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Working With Your Child’s Educators During Deployment

U.S. Navy photo by Mass Communication Specialist 1st Class Jerry Foltz/Released

U.S. Navy photo by Mass Communication Specialist 1st Class Jerry Foltz/Released

Throughout the deployment cycle, service members and their families experience many changes, including shifting roles and responsibilities as well as new routines. Children may experience stress as a result, but parents and guardians can help them build resilience by actively engaging with their child’s educators – including school administrators, counselors and teachers. During this time of change, the stability and predictability of school can be a source of support for your child.
With the considerable amount of time children spend at school, educators are allies to parents and children alike. When parents and guardians are more involved in their child’s school, students are more likely to achieve, enjoy school and have better relationships with their families. Communicating with your child’s school throughout a deployment helps educators better understand the potential stressors your child might be facing outside of the classroom – and helps educators to best identify any behavioral concerns your child may be exhibiting while at school. This article provides tips on working with your child’s educators to create a supportive environment for your child while a parent is deployed.

Talking to Teachers Before Deployment

Before a deployment, schedule time for you and your spouse or child’s guardian to speak with your child’s school administrators, counselors and teachers about the upcoming transition. As teachers are busy with students during the school day, scheduling in advance can be helpful. When reaching out to your child’s educators, you and your family should be prepared to:

  • Discuss the anticipated length of the deployment.
  •  Explain that there may be an increase in stress experienced at home.
  • Share your child’s anticipated new residence, if that will change.
  • Make a plan with your child’s teacher on how you both can provide constructive assistance to your child through times of adjustment. Talk about where and how you can both redirect him or her to previous levels of success should concerns arise.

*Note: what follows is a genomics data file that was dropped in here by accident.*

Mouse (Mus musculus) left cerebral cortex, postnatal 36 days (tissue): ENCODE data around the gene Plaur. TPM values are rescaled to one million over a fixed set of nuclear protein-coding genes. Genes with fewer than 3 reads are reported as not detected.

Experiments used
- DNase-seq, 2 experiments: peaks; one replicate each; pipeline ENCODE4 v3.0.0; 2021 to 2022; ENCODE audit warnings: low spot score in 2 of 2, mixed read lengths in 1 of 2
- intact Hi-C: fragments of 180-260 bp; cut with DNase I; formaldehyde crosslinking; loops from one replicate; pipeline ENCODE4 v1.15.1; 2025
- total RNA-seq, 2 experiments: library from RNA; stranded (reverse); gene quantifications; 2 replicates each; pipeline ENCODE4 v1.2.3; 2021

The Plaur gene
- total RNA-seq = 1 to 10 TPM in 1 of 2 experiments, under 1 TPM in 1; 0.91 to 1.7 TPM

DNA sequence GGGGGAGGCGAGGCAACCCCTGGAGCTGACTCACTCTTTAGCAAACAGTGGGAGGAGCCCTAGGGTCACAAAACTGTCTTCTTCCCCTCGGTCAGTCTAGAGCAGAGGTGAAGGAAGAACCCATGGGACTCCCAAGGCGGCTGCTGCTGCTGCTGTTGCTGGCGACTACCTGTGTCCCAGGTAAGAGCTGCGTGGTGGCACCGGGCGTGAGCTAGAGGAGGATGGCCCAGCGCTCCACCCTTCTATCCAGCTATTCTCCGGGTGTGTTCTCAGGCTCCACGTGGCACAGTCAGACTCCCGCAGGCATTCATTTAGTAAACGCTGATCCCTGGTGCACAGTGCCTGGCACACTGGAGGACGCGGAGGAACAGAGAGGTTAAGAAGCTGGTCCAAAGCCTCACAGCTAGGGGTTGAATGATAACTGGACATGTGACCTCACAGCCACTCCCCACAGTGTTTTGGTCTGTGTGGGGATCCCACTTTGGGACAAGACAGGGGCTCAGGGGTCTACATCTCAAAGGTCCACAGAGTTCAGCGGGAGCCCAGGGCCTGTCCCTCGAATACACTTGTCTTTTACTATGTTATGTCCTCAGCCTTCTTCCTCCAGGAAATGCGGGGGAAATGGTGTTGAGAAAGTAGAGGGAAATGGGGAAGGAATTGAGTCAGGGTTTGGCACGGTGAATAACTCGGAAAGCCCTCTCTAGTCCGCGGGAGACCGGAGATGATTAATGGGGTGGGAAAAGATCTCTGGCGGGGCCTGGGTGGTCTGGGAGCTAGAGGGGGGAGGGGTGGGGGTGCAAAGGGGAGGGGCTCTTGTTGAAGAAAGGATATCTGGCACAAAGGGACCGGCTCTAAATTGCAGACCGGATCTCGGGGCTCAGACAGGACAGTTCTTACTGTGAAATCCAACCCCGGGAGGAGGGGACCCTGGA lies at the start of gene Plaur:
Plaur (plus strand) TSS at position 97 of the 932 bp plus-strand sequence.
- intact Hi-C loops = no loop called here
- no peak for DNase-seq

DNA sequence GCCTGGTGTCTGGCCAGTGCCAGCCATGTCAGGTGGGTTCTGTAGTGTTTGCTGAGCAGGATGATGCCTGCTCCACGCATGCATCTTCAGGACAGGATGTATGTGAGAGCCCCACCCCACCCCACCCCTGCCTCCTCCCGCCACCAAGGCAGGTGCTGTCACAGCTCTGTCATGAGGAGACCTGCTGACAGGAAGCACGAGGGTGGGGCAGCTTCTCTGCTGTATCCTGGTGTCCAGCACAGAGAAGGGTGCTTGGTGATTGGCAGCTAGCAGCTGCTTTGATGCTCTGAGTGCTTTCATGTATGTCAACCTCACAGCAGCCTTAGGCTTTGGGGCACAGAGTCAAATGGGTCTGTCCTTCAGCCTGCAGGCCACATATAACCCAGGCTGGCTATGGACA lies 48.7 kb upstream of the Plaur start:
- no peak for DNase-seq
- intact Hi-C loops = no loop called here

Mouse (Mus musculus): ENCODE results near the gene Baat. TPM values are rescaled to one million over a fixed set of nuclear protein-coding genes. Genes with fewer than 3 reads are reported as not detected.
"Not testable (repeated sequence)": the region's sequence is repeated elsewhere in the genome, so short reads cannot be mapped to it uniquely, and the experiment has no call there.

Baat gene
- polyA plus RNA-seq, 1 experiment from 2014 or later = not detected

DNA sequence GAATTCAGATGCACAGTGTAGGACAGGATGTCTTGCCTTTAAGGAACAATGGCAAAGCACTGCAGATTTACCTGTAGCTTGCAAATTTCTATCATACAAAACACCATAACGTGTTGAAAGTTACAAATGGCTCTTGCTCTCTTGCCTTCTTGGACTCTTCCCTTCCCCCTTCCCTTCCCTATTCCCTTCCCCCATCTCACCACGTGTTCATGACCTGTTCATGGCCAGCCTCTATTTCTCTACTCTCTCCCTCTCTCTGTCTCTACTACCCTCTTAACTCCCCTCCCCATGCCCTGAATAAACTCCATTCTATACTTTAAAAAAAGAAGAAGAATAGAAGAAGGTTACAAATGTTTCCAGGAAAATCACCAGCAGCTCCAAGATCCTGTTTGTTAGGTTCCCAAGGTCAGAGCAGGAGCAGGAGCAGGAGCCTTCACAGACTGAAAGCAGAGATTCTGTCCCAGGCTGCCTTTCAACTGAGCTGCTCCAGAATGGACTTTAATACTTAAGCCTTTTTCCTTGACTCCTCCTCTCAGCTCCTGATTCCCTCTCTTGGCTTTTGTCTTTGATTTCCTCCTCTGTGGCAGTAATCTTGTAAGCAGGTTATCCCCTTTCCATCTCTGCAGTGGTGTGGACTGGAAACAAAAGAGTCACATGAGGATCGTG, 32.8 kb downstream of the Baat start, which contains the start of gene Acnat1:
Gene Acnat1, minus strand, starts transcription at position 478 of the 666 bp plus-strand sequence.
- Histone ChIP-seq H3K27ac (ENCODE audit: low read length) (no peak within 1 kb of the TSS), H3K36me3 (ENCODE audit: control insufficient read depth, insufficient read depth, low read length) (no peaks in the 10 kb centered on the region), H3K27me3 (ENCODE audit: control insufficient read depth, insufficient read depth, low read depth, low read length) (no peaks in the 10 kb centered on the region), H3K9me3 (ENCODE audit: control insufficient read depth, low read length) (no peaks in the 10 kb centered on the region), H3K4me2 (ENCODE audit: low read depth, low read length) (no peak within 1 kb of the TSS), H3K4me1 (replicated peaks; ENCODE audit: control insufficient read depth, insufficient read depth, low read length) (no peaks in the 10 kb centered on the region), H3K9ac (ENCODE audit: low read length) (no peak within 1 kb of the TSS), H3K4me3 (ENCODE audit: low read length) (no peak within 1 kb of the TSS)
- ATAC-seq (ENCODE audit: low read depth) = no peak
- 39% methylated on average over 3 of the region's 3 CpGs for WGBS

•  Ask about forthcoming classroom activities so you know what your child will be working on while you or your spouse are away.
  • Schedule future conferences with your child’s teacher, as appropriate, to stay up-to-date on how your child is doing with their schoolwork, and for insight on how he or she is coping with deployment.
  • Ask the teacher about how you can best stay in touch with them if you are able.
If a guardian will care for your child during the deployment, introduce him or her to the teacher and school administrators to establish a connection before you are deployed. This will help prevent any confusion for the school in your absence.

Staying In Touch While Deployed

The most important thing a parent can do during a deployment is to stay in touch. If you are deploying or deployed, find out what’s going on in school from your child as a means of staying involved in their routines when you are able. When engaging with your child:

Staying Engaged While At Home

If you are a parent or guardian at home during a deployment, you will be assuming additional responsibilities for a child’s education and, as a result, you may need to establish a stronger relationship with the school. Meet with your child’s teacher or school administrators to find out if the school is supportive of potential opportunities for you to educate your child’s classmates on deployment. Activities can include:
  • Providing the school or teacher with maps and globes so students can see where U.S. troops are located. The topic of deployment can lend itself to topics such as geography, social studies (for example, the culture of other countries) or math (for example, miles to various locations via different modes of transportation).
  • Sharing information with the class about the deployment by sending audio or video tapes of a deployed parent to school with the child.
  • Working with teachers, as appropriate, to help start a service project or group for students to send care packages to deployed warriors. Talk to your child’s teacher about the class writing and illustrating a book to send to the deployed parent and his/her unit.
  • Suggesting your child’s class create a welcome home banner for when a parent returns.

Additional Resources

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